Dump the live wallpaper
And here’s another awesome Android feature that is not exactly the best at keeping your smartphone clean and smooth. Live wallpapers sure are fun, but they affect performance and battery life. Unless you are willing to sacrifice a bit for those fancy animations, just go grab a regular image.
Keep your phone’s software up to date
Have you been putting off installing that update that keeps nagging you in the notification area? Remember software updates are not always about new features. In fact, most times the main purpose of these OTA upgrades is to squash bugs and introduce performance enhancements. Make sure your phone’s software is always on the latest version available.
If you really want to go nuts and unlock the door to a whole other series of possibilities, you can root your phone. Once you get total access to your device you can install cleaner ROMs that will keep your phone running smoother. It’s even possible to overclock the processor and make it work extra hard for you, hence making the phone faster.
Just keep in mind these methods are not for the faint of heart. Rooting your phone can be a complicated process, and it can void your warranty. Not to mention the fact that you can often deem your device unusable if you fail to do things right. Want to follow this path? Be very careful, follow instructions, and do your homework first.
Perform a factory data reset!
Phones get old, but that isn’t exactly why they get slower with time. A lot goes on within your handset’s software, so giving it a clean start from time to time is never a bad idea. Sometimes even trying all the previous tips will get you nowhere. In which case the best bet would be to just go ahead and do a factory data reset.
What is a factory data reset? It’s pretty much a method in which you wipe your phone clean and leave the software just the way it was the first time you turned the phone on. Keep in mind this will delete everything in your phone, so back up any important files first!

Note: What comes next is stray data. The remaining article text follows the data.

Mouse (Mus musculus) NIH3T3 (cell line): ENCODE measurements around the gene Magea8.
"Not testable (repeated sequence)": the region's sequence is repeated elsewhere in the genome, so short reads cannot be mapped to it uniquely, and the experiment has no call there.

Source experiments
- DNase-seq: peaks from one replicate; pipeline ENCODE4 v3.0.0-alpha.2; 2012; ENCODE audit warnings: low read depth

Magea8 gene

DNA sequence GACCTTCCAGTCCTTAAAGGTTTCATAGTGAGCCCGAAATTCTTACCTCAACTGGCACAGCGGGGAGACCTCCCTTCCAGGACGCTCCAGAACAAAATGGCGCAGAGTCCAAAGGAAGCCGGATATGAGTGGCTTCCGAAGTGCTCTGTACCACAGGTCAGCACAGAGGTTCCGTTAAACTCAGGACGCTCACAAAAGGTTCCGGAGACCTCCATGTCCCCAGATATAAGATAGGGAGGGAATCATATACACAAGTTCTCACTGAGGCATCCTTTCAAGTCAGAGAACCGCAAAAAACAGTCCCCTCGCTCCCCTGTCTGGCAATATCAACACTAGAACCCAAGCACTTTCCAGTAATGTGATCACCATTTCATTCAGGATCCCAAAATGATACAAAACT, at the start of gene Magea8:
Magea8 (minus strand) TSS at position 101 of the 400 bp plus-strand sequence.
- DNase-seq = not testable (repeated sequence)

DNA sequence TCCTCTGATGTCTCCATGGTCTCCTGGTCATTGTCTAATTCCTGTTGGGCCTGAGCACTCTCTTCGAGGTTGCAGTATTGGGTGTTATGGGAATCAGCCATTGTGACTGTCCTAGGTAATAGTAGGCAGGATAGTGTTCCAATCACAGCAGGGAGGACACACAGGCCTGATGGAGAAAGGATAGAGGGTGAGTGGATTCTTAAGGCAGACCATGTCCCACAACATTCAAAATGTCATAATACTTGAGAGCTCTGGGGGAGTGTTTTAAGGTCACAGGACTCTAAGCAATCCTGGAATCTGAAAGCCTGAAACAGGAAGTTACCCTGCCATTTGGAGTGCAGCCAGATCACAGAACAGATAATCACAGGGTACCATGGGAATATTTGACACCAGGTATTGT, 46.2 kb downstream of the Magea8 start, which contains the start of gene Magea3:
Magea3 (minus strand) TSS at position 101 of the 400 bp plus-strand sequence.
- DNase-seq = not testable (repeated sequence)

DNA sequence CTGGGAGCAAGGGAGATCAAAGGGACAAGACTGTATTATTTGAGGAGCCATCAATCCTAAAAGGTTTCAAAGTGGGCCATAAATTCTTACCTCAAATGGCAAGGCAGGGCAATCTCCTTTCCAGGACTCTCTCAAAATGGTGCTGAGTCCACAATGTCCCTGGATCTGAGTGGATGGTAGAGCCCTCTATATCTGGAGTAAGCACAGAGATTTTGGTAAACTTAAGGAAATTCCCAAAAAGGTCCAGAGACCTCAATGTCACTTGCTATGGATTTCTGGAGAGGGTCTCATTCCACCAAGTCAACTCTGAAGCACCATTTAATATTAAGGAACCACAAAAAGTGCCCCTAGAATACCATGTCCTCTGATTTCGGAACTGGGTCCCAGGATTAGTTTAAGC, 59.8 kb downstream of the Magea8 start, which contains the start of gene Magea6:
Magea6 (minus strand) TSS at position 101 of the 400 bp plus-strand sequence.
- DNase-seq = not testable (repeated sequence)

The option is in your phone’s settings under “Backup and reset”. There’s also ways to do a factory reset using the recovery menu, but the steps are different for every phone. Google is your friend!
Now, if none of this works, it’s time to get yourself a new device! Let us refer you to our “Best Android phones” article, where we tell you which are the most awesome handsets around. These are all super high-end, so you know you won’t be getting any slowdowns.
Hit the comments and let us know which of these are the most effective tricks for you. Do you know of any other ways to make your phone faster?
Just a few weeks ago we began hearing rumors about a new smartphone from Motorola called the Moto X Force (codenamed Bounce). Featuring a 5.43-inch Quad HD “shatterproof” display, the unannounced Motorola smartphone sounds like quite the flagship so far. But how much cash might one have to pay in order to receive one of these units?
According to @upleaks, the leaker who has given us every Moto X Force rumor so far, the device will launch this December for 4,000 CNY, which is around $628 USD. In contrast, Motorola’s Moto X Style (aka Pure Edition) has just launched for the low price point of $399 off-contract. Seeing a bigger price tag associated with the Moto X Force should come as no surprise, especially given the potential bump up in specifications and features.
The latest from Motorola
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The Moto X Force is rumored to come with a “shatterproof” display, which could hint at a possible MIL-STD rating. According to other rumors, the Force could launch with a Qualcomm Snapdragon 810 processor, 3GB of RAM, 32 or 64GB of on-board storage, a 21MP rear-facing camera (likely the same sensor found in the Style), a 5MP front-facing camera and a big 3760mAh battery.